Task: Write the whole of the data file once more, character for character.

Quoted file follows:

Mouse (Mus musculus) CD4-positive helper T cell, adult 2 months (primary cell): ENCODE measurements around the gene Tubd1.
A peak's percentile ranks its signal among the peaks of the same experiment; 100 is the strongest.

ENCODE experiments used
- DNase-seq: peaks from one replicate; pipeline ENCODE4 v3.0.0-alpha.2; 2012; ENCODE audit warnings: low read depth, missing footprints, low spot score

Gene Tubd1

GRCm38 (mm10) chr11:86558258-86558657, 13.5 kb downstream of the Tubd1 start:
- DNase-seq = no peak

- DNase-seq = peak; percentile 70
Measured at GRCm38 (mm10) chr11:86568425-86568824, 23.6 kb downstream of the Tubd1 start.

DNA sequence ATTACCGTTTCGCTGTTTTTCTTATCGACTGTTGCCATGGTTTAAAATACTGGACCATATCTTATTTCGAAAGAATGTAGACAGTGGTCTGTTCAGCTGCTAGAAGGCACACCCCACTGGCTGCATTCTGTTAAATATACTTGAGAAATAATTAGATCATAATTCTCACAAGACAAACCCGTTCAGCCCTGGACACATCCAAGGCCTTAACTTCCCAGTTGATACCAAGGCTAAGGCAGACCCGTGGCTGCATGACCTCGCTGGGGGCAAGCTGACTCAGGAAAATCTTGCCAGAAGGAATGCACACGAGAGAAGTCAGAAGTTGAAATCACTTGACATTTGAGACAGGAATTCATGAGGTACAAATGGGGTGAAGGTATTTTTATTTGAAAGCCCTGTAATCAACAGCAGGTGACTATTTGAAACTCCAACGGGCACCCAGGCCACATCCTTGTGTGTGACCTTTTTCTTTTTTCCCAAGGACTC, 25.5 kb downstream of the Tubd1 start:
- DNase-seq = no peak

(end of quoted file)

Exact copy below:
Mouse (Mus musculus) CD4-positive helper T cell, adult 2 months (primary cell): ENCODE measurements around the gene Tubd1.
A peak's percentile ranks its signal among the peaks of the same experiment; 100 is the strongest.

ENCODE experiments used
- DNase-seq: peaks from one replicate; pipeline ENCODE4 v3.0.0-alpha.2; 2012; ENCODE audit warnings: low read depth, missing footprints, low spot score

Gene Tubd1

GRCm38 (mm10) chr11:86558258-86558657, 13.5 kb downstream of the Tubd1 start:
- DNase-seq = no peak

- DNase-seq = peak; percentile 70
Measured at GRCm38 (mm10) chr11:86568425-86568824, 23.6 kb downstream of the Tubd1 start.

DNA sequence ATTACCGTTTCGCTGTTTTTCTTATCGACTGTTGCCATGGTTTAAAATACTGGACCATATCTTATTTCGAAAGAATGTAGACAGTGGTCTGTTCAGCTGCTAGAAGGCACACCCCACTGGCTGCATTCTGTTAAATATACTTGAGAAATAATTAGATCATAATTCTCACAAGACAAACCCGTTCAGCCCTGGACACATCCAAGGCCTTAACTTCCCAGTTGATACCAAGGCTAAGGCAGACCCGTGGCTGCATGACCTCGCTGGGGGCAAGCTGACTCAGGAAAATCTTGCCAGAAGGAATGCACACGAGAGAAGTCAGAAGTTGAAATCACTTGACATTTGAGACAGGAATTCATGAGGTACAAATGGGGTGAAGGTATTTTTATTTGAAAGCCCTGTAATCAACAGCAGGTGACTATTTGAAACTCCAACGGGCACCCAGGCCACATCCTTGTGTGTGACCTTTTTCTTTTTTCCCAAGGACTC, 25.5 kb downstream of the Tubd1 start:
- DNase-seq = no peak